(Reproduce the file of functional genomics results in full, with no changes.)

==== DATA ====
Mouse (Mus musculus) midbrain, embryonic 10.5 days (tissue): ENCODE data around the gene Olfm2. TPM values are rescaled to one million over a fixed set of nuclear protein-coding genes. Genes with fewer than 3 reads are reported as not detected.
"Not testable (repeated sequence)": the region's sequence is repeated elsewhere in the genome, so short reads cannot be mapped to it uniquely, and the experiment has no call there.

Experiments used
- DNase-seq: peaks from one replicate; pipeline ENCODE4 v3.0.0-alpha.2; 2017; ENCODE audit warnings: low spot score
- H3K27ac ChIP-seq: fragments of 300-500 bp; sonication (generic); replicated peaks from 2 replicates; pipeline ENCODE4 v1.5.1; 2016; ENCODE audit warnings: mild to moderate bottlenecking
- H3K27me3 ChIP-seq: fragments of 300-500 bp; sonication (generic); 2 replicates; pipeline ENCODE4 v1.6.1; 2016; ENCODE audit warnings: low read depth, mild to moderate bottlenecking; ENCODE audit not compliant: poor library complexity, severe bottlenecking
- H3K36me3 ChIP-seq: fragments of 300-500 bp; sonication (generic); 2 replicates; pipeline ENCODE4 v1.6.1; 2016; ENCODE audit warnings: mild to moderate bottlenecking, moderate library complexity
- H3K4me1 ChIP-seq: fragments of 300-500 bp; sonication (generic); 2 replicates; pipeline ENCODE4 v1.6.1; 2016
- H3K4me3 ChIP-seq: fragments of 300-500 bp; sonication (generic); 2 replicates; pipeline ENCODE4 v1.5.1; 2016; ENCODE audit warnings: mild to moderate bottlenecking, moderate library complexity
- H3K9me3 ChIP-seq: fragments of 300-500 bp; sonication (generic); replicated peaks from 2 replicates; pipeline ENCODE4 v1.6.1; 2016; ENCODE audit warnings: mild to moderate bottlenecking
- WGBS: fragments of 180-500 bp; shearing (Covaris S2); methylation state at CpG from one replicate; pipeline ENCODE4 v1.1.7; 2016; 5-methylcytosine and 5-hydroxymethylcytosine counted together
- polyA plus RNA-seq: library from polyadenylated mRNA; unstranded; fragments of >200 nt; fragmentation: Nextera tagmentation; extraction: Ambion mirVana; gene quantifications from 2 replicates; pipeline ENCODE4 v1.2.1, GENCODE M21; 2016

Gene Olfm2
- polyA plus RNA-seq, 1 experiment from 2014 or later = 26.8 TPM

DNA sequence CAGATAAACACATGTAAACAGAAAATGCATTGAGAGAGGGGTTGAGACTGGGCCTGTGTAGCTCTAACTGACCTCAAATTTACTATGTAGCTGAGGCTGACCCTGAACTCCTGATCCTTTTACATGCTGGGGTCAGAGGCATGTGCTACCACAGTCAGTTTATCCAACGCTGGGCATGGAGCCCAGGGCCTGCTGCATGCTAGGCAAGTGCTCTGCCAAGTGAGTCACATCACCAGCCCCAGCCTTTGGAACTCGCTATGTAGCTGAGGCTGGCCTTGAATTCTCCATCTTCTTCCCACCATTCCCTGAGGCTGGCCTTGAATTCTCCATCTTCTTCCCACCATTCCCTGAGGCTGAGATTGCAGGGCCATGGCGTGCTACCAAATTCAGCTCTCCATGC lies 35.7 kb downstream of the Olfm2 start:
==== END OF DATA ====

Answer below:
Mouse (Mus musculus) midbrain, embryonic 10.5 days (tissue): ENCODE data around the gene Olfm2. TPM values are rescaled to one million over a fixed set of nuclear protein-coding genes. Genes with fewer than 3 reads are reported as not detected.
"Not testable (repeated sequence)": the region's sequence is repeated elsewhere in the genome, so short reads cannot be mapped to it uniquely, and the experiment has no call there.

Experiments used
- DNase-seq: peaks from one replicate; pipeline ENCODE4 v3.0.0-alpha.2; 2017; ENCODE audit warnings: low spot score
- H3K27ac ChIP-seq: fragments of 300-500 bp; sonication (generic); replicated peaks from 2 replicates; pipeline ENCODE4 v1.5.1; 2016; ENCODE audit warnings: mild to moderate bottlenecking
- H3K27me3 ChIP-seq: fragments of 300-500 bp; sonication (generic); 2 replicates; pipeline ENCODE4 v1.6.1; 2016; ENCODE audit warnings: low read depth, mild to moderate bottlenecking; ENCODE audit not compliant: poor library complexity, severe bottlenecking
- H3K36me3 ChIP-seq: fragments of 300-500 bp; sonication (generic); 2 replicates; pipeline ENCODE4 v1.6.1; 2016; ENCODE audit warnings: mild to moderate bottlenecking, moderate library complexity
- H3K4me1 ChIP-seq: fragments of 300-500 bp; sonication (generic); 2 replicates; pipeline ENCODE4 v1.6.1; 2016
- H3K4me3 ChIP-seq: fragments of 300-500 bp; sonication (generic); 2 replicates; pipeline ENCODE4 v1.5.1; 2016; ENCODE audit warnings: mild to moderate bottlenecking, moderate library complexity
- H3K9me3 ChIP-seq: fragments of 300-500 bp; sonication (generic); replicated peaks from 2 replicates; pipeline ENCODE4 v1.6.1; 2016; ENCODE audit warnings: mild to moderate bottlenecking
- WGBS: fragments of 180-500 bp; shearing (Covaris S2); methylation state at CpG from one replicate; pipeline ENCODE4 v1.1.7; 2016; 5-methylcytosine and 5-hydroxymethylcytosine counted together
- polyA plus RNA-seq: library from polyadenylated mRNA; unstranded; fragments of >200 nt; fragmentation: Nextera tagmentation; extraction: Ambion mirVana; gene quantifications from 2 replicates; pipeline ENCODE4 v1.2.1, GENCODE M21; 2016

Gene Olfm2
- polyA plus RNA-seq, 1 experiment from 2014 or later = 26.8 TPM

DNA sequence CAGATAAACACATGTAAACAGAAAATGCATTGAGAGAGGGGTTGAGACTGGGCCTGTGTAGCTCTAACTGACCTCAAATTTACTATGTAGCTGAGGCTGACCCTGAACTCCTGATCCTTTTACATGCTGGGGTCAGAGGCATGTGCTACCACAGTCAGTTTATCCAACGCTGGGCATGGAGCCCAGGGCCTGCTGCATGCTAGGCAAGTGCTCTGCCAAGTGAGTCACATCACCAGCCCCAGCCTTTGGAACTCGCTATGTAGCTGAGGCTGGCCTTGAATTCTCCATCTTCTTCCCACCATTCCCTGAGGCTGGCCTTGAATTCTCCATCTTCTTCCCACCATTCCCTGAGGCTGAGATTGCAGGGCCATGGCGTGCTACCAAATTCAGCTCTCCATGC lies 35.7 kb downstream of the Olfm2 start: